Will he be a poor player? Probably not, but there are question marks the size of Volkswagens. It's worth remembering that Salgado can't play in Canada until his eighteenth birthday on September 10, meaning that not only is he not a short-term solution (not that anybody could expect him to be one) but he won't even be able to get into either the Whitecaps or the Whitecaps Residency lineups for a competitive match. It's conceivable that he'd be able to play only away games (I'm not an American lawyer, unfortunately, so I couldn't tell you), but that would be pretty poor consolation. Salgado has also spent the last calendar year roving the soccer landscape; trialling here, training there, and generally lacking match experience. In his most recent appearances for the American U-20s, Salgado was described as being a step behind and a bit of a disappointment simply because he was so out of practice. Another eight months without competitive soccer isn't going to help that. There are also questions about attitude and ego, but such questions dog most great athletes who aren't Wayne Gretzky. I'm willing to restrain my judgment in that department until I actually see him.
At eighth overall, the Whitecaps pulled midfielder Michael Nanchoff out of the University of Akron. I didn't mind this pick. I'm definitely cynical about Akron churning out so many players allegedly ready for MLS. They may have been NCAA champions, but they can't have been that good, and while there were doubtless a few good alpha dogs there may also have been a lot of players selected just riding on somebody's coattails. That said, I am definitely persuaded by Nanchoff. He's a two time all-Conference first-team midfielder, which speaks well to his all-round game, and he also had a highly successful run with the Cleveland Internationals of the USL Premier Development League. Nanchoff was highly-esteemed even by the standards of the University of Akron soccer program, and he had parts of three good seasons playing summer soccer in a highly competitive league.
Nanchoff checks almost all my boxes for a midfielder. He's highly intelligent and fits naturally into that "midfield general" role we all want. He's got an absolute howitzer of a left foot. He's quick enough and agile enough to play professionally. But he's small. At 5'8" height isn't the problem, but Nanchoff is virtually rail-thin, and MLS is infamous for inflicting a pounding upon its skill players. As a professional, it might wind up being important for Nanchoff to adjust to playing the left side (he was a central midfielder throughout his college career) and that may not be an easy transition for him. I'm generally in favour of this pick and like the player, but we did pick him eighth overall so we can't pretend he hasn't got warts. All the same, I like this chances of being better than Nathan Sturgis.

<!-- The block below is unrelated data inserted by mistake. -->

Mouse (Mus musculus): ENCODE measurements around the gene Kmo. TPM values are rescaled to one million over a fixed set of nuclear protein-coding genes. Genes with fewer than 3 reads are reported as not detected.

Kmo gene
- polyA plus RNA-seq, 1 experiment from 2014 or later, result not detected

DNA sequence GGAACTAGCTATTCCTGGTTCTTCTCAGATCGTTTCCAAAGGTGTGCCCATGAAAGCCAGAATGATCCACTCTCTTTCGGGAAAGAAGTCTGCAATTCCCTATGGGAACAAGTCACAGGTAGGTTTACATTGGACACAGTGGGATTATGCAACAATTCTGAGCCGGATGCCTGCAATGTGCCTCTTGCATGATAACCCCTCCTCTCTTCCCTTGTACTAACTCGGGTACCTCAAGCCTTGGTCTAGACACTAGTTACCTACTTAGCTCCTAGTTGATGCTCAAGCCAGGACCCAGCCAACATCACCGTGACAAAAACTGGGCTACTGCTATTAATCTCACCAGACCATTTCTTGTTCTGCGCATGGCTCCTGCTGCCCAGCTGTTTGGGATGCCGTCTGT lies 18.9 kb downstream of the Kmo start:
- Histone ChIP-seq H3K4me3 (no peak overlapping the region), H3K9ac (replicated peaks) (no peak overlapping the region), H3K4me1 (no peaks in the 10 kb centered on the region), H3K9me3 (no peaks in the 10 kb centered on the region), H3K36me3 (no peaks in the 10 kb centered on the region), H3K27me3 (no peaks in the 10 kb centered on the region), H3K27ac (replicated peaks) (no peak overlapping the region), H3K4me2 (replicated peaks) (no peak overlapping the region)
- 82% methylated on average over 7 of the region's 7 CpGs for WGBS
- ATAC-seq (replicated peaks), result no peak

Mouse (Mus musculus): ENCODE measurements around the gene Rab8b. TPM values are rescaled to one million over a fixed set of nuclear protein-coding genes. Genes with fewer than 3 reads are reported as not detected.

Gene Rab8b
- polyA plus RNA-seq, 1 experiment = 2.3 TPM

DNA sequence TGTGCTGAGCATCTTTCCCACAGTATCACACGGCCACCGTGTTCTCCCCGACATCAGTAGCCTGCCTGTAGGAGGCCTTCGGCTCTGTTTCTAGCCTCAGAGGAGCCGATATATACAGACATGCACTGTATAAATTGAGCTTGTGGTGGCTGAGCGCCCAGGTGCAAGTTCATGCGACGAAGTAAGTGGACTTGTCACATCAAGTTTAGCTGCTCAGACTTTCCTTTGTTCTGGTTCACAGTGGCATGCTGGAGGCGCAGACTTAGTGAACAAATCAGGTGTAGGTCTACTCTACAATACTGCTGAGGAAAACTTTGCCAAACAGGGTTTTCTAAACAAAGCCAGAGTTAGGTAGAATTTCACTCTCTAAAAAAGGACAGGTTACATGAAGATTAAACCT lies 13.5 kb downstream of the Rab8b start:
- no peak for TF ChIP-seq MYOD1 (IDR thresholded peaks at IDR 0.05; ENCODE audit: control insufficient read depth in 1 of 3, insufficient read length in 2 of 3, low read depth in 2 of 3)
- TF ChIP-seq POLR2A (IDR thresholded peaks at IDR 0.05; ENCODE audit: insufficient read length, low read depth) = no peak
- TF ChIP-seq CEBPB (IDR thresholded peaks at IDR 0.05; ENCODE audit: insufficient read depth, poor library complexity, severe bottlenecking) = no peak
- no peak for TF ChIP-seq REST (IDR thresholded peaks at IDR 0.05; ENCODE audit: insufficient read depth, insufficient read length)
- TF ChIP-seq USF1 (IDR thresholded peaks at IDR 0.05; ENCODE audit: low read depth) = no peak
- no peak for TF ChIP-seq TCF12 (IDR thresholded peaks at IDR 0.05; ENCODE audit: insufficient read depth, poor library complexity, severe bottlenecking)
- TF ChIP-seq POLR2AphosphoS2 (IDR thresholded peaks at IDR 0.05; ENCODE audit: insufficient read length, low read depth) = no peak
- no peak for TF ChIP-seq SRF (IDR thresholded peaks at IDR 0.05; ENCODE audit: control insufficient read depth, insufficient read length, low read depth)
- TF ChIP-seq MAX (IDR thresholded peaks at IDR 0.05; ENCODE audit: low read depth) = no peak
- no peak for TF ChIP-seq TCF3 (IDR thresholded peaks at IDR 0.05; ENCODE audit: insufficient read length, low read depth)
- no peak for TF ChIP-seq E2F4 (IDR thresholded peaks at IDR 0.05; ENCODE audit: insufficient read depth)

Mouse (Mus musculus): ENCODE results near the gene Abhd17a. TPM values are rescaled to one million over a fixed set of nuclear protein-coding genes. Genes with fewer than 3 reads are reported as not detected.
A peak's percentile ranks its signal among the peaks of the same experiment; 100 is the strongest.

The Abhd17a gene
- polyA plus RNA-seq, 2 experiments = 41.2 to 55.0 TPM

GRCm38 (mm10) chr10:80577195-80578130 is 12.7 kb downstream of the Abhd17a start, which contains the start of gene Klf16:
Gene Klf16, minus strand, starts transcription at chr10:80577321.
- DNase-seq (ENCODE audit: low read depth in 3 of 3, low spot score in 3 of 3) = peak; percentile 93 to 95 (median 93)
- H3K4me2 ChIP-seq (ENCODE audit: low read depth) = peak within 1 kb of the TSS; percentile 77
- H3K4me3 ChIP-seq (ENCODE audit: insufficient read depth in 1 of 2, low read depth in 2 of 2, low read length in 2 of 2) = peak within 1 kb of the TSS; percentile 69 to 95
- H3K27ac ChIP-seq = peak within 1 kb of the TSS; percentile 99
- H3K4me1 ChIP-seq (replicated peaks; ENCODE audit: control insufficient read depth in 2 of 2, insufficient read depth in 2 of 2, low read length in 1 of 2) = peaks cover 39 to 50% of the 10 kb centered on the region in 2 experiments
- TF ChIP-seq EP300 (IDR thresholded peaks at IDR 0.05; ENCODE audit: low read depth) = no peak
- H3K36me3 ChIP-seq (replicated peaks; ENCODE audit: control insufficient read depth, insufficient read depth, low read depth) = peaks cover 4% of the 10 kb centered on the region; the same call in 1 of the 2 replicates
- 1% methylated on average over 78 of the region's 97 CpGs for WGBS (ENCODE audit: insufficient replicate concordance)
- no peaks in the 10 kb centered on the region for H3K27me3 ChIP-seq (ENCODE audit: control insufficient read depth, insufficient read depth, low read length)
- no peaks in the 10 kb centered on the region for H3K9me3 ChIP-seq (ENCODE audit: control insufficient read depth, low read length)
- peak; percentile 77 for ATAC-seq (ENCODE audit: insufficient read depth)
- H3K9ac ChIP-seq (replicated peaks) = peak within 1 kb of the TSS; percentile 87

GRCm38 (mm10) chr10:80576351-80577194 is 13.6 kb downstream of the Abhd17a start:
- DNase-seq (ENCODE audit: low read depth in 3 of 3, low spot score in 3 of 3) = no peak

We next added midfielder/striker Jeb Brovsky with the first pick of the second round. Brovsky looked very good at the MLS Combine, but frankly I don't put a lot of stock in the combine. It's an out-of-season tournament played between teams who aren't familiar with each other on a cricket ground with the explicit intent of building up each player's individual ranking. Not exactly relevant to the real world of professional soccer. Brovsky, though, doesn't come entirely unrecommended: he's a good midfielder/withdrawn striker type, with decent size and speed combined with solid, but unexceptional, ball skills. He seems like a useful player, even if he's not the one I would have taken personally. With Michael Farfan, Anthony Ampaipitakwong, and of course my boy John Rooney still on the board, there seemed to be some real talent still available. Nothing against Brovsky, who looks like a useful acquisition. He just wasn't the best player available.
In the third round, Vancouver added right back Bilal Duckett. A teammate of Brovsky's at Notre Dame, Duckett is a right back with speed and size. I know very little about him personally; he's another one of those guys said to have risen at the combine. He has been described as a project, somebody a step behind technically even if he has all the physical ability in the world. Basically, a young Willis Forko, and I hated Willis Forko. On the other hand, Duckett can't be expected to do more than kick around in the Reserves and understudy with Vancouver's more experienced defenders, and I look forward to seeing how he comes along. You're not going to grab a world-beating player in the third round, and if Duckett turns out to be a quick study we might have stolen one.